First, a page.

Oil ends down 14 percent in May, Spain weighs

NEW YORK (Reuters) - U.S. crude oil futures ended lower on Friday, posting their worst monthly loss since December 2008, as a downgrade of Spain’s credit ratings and disappointing U.S. economic data fueled investor caution about riskier assets.

Fitch Ratings downgraded Spain’s credit ratings by one notch on Friday, saying the country’s economic recovery will be “more muted” than government forecasts due to austerity measures.

The ratings downgrade pressured oil that had already retreated from a two-week high above $75 per barrel on disappointing U.S. economic data.

“Oil futures are down a lot and it’s all because of the news of Fitch downgrading Spain’s credit rating. Ahead of the long weekend, crude futures have latched on to the stock market which is falling on euro-zone worries,” said Mark Waggoner, president at Excel Futures in Bend, Oregon.

U.S. crude futures for July delivery fell 58 cents, or 0.78 percent, to settle at $73.97 a barrel, having traded as low as $73.13 after reaching an early $75.72 high .

Front-month crude fell $12.18, or 14.1 percent in the month of May, the biggest monthly percentage loss since December, 2008, when prices fell 18.1 percent.

London’s ICE Brent crude fell 64 cents to settle at $74.02, trading in a range from $73.28 to $75.74. Front-month Brent crude was down $13.42, or 15.4 percent for the month, the biggest monthly percentage decline since November, 2008,

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Oil markets had expected some volatility with U.S. June refined products futures contract expiring on Friday.

U.S. stocks ended lower, finishing their worst month in over a year after Spain's credit rating downgrade put euro-zone debt issues back into focus. .N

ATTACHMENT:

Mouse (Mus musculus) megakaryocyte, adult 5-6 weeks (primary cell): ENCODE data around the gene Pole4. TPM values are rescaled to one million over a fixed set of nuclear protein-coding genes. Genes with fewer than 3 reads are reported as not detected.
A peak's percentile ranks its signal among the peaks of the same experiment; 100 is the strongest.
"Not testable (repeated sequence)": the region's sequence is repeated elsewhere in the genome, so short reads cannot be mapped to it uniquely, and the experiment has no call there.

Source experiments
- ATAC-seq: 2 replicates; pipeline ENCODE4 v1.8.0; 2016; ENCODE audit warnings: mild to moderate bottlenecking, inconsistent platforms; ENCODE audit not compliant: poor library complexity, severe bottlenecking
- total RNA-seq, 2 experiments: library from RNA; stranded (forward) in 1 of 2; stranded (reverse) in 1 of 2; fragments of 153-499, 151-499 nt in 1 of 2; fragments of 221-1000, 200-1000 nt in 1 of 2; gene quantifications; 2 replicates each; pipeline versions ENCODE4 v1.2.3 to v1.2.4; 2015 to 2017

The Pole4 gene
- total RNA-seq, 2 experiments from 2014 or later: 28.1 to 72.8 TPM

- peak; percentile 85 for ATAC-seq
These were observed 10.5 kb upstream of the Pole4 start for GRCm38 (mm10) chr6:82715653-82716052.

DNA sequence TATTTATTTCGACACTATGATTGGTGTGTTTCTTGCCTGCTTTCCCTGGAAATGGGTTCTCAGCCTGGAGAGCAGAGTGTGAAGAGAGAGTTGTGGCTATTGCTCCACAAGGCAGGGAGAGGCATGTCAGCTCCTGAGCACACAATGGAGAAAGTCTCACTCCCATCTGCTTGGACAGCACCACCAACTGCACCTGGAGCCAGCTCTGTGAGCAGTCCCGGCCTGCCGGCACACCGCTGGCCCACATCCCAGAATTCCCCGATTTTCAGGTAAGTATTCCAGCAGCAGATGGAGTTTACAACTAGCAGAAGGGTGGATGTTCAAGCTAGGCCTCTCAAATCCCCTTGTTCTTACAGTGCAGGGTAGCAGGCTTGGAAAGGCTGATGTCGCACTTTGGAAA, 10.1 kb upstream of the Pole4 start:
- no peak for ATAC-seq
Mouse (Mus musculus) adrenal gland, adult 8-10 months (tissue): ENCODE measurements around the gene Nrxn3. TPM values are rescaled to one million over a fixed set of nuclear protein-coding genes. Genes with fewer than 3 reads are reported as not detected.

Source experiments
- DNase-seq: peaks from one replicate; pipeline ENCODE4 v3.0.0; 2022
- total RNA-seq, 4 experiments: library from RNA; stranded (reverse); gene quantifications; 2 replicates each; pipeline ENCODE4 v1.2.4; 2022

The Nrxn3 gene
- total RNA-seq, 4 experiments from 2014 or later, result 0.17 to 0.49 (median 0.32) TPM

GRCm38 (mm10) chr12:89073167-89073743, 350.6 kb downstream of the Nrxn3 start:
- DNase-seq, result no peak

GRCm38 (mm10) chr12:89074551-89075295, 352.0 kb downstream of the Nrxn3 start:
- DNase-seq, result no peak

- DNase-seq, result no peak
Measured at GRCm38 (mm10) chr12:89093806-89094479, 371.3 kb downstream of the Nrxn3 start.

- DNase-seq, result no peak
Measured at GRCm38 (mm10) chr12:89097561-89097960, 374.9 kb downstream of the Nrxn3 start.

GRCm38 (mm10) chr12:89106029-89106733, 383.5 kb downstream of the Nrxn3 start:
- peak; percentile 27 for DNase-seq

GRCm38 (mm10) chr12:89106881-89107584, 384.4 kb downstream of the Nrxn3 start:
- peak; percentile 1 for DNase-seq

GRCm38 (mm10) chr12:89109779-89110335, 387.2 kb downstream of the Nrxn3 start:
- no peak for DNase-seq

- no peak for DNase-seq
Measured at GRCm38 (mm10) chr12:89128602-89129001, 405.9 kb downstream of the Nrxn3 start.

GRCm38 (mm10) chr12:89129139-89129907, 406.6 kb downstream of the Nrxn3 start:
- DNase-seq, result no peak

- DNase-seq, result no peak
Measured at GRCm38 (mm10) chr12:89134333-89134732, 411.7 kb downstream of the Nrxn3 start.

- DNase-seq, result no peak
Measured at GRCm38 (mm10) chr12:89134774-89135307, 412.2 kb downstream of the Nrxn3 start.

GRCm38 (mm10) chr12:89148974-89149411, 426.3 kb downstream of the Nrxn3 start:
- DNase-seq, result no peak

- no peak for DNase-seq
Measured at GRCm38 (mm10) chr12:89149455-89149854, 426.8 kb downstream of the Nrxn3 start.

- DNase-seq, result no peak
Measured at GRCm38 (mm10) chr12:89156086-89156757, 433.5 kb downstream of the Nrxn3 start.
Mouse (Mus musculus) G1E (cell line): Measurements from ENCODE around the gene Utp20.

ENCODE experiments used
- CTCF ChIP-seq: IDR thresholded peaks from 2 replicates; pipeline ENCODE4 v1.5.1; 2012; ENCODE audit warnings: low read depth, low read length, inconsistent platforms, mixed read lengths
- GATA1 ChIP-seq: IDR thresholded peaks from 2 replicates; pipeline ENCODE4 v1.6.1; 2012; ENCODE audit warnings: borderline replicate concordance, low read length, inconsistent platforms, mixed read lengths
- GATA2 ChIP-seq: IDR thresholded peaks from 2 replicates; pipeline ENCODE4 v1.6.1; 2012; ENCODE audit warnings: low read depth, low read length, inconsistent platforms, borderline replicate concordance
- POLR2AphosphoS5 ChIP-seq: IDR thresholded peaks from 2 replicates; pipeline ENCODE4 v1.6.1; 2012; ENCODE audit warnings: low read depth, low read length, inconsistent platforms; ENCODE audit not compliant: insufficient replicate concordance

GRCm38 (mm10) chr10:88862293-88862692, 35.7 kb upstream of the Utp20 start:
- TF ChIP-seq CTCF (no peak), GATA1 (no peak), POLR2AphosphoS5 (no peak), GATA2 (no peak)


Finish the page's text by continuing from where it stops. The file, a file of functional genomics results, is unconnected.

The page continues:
The euro fell across the board after the downgrade. <USD/>

U.S. consumer spending was unexpectedly flat in April, even though real disposable incomes had their biggest increase in nearly a year, the Commerce Department said.

The Institute for Supply Management-Chicago said its index of Midwest business activity fell in May. Business activity grew less than expected as employment declined.

U.S. consumer sentiment rose slightly in May from April but stayed near levels reported since February, while the one-year inflation expectations climbed to the highest since October 2008, a Thomson Reuters/University of Michigan’s Surveys of Consumers report said.

Traders work in the oil options pit on the floor of the New York Mercantile Exchange in New York City, May 20, 2010. REUTERS/Mike Segar

Oil prices have been extremely volatile in May. U.S. crude hit an intraday low of $64.24 on May 20, ahead of the expiry of the June futures contract, almost $23 below its peak at $87.15 on May 3, its level highest for 19 months.

This volatility has left investors cautious, though some oil traders argue the market may have found a floor.

A Reuters survey on Friday showed the Organization of the Petroleum Exporting Countries’s oil supply up in May to the highest in 17 months, suggesting a price slide has yet to spur closer adherence to agreed output targets.

Traders are keeping an eye on forecasts for the Atlantic hurricane season that have revived concerns of disruption to supplies in the Gulf of Mexico, where BP BP.L was trying to plug a gushing oil well.

In its first outlook for the Atlantic hurricane season that begins on June 1, the U.S. National Oceanic and Atmospheric Administration forecast 14 to 23 named storms, with eight to 14 hurricanes, nearly matching 2005’s record 15.

Hurricanes Katrina and Rita devastated offshore Gulf of Mexico oil production and Gulf Coast refineries in 2005.

The coming Memorial Day weekend is the traditional start of the U.S. summer driving season, when motor fuel demand usually increases. U.S. diesel fuel demand for trucking and industry is rising, a weekly government report showed on Wednesday.

Oil demand in the U.S. climbed almost 7 percent over the past four weeks, the U.S. Energy Information Administration said, led by a 16 percent jump in demand for distillates, a category that includes diesel fuel and heating oil.

Additional reporting by Gene Ramos in New York, Christopher Johnson in London and Alejandro Barbajosa in Singapore; Editing by Sofina Mirza-Reid